The day started like any other day. I partially didn’t wake up to my alarm, wondering what the bells were doing in my room. After realizing it was my alarm, I reset my alarm for a half hour later. Like I said… it was a day like any other.
After showering, then figuring out which direction my door was, I made my way straight to the coffee. Checked my email. did some dishes, packed lunches, dried my hair, let the kids sleep in till the last possible second… then woke them up only twenty minutes until we needed to leave to drop off Ian at school.
We raced out the door — in tow, my darling kids with brushed hair and clean clothes, and me (doing the towing), supermom, ready to take on the world — with everything in neat, organized bags ready to stay in town all day.
So, we dropped off Ian, ran a few errands, and then headed to the library to meet up with my friend. I casually reached for my smartphone to call said friend.
But wait. Where was my phone? I checked my purse, my bag, my pockets, under the seats of the van. IT. WASN’T. THERE.
I let out a scream of distress, and suddenly out of nowhere, Spiderman showed up with my phone. Only, it wasn’t Spiderman, and it wasn’t even my phone. It was reality, telling me MY LIFE was at home on my nightstand.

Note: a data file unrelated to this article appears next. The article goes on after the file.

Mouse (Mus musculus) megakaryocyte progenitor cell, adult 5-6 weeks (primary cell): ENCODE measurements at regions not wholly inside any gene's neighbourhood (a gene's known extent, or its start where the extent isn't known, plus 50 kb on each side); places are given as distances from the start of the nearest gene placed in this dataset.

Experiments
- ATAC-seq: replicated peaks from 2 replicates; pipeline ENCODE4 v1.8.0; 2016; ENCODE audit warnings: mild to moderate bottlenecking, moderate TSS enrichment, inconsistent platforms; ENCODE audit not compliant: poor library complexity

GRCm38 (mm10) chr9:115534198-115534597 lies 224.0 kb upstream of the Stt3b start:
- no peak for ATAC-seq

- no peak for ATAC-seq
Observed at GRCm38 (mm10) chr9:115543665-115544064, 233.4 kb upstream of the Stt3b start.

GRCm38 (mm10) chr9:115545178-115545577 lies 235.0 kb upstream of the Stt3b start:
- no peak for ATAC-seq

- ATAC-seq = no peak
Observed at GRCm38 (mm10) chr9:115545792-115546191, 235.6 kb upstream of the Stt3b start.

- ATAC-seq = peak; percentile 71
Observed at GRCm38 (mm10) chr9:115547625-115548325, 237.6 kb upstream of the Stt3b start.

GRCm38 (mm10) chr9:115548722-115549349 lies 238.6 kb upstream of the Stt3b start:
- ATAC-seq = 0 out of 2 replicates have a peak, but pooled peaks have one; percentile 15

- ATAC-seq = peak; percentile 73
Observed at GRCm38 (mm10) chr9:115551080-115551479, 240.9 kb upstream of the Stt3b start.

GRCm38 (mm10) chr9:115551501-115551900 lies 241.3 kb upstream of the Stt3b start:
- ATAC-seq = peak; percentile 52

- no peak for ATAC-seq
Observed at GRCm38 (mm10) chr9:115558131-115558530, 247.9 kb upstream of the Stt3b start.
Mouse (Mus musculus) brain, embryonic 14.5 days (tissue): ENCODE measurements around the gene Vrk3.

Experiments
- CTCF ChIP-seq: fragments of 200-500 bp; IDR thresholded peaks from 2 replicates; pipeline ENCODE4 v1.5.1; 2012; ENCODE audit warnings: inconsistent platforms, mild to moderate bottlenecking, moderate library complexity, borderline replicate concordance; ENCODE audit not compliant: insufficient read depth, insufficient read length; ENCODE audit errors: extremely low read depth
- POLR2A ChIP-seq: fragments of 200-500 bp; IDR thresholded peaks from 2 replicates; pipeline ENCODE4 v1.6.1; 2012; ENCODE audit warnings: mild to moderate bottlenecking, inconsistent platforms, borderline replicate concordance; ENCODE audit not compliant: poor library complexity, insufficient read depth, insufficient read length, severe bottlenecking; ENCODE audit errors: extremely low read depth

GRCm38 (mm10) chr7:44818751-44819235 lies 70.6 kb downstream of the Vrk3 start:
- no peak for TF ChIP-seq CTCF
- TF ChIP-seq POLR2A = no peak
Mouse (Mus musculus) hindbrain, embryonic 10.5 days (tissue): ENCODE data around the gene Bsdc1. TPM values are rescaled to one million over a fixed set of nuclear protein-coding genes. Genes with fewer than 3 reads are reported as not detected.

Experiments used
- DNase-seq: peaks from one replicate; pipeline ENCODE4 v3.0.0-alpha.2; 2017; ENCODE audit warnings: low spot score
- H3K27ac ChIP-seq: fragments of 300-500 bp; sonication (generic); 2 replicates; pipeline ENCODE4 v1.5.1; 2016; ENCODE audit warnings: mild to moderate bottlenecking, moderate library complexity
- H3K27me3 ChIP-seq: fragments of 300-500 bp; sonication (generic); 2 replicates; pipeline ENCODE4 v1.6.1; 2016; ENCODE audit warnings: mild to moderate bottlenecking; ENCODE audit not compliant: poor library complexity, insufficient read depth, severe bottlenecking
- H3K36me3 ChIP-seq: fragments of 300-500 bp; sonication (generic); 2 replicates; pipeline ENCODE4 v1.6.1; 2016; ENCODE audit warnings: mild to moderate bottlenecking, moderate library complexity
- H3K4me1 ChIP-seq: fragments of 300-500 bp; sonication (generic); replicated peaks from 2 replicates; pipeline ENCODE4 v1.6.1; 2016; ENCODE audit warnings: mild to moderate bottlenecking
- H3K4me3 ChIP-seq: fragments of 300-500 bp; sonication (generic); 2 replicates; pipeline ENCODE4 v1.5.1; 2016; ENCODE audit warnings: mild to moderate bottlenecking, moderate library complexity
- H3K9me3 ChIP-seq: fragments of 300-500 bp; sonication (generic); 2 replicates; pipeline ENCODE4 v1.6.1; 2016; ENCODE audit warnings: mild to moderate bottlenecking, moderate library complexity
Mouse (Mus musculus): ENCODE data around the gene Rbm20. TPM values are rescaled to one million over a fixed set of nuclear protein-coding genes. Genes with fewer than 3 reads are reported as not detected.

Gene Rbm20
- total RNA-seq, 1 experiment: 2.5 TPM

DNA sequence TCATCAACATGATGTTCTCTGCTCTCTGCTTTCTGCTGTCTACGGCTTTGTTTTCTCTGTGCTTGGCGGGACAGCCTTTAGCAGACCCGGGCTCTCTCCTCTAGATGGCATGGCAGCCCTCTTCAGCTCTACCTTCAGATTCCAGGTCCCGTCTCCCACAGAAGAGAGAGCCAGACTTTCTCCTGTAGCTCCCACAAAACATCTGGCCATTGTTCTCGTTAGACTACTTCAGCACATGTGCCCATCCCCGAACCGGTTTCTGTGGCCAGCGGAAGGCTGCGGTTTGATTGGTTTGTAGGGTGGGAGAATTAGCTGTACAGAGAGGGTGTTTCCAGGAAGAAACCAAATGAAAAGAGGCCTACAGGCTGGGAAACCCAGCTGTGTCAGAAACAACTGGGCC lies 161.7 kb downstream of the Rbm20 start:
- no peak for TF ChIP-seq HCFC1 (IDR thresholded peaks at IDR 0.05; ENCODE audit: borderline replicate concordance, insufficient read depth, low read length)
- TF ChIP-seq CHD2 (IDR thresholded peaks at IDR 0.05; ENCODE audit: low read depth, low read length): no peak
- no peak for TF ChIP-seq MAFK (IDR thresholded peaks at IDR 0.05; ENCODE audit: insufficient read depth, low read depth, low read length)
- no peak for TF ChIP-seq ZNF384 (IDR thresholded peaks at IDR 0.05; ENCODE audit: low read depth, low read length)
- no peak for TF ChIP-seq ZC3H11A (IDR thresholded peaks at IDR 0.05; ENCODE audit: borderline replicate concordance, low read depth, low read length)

I actually managed to call my friend from another friends phone (thank you Ali) to try to connect with her, and had to leave a voicemail. About an hour later, I called her number again, only to realize she had called three hours earlier to CANCEL. No big deal, except MY LIFE was at home on my nightstand.
Fortunately, the whole kerfuffle ended up in a lovely (and overdue) playdate and time catching up with Ali, whose phone I borrowed to call my other friend, so that was glorious!
In the meantime, I had the next few hours to contemplate how utterly sad it is that I am SO dependent on my phone. It has the Facebook, and the Contacts, and the Pinterest App (SO important), and the google calendar…
Whatever did people do without smartphones?! (I sarcastically but actually seriously thought to myself)
So, as my friend texts me to apologize for cancelling (which I understood), and my other friend Facebooks me to thank me for a good time hanging out (which I enjoyed), I am left with this thought:
How do I reduce my screen time, online time, and connectedness, in a world that depends on technology?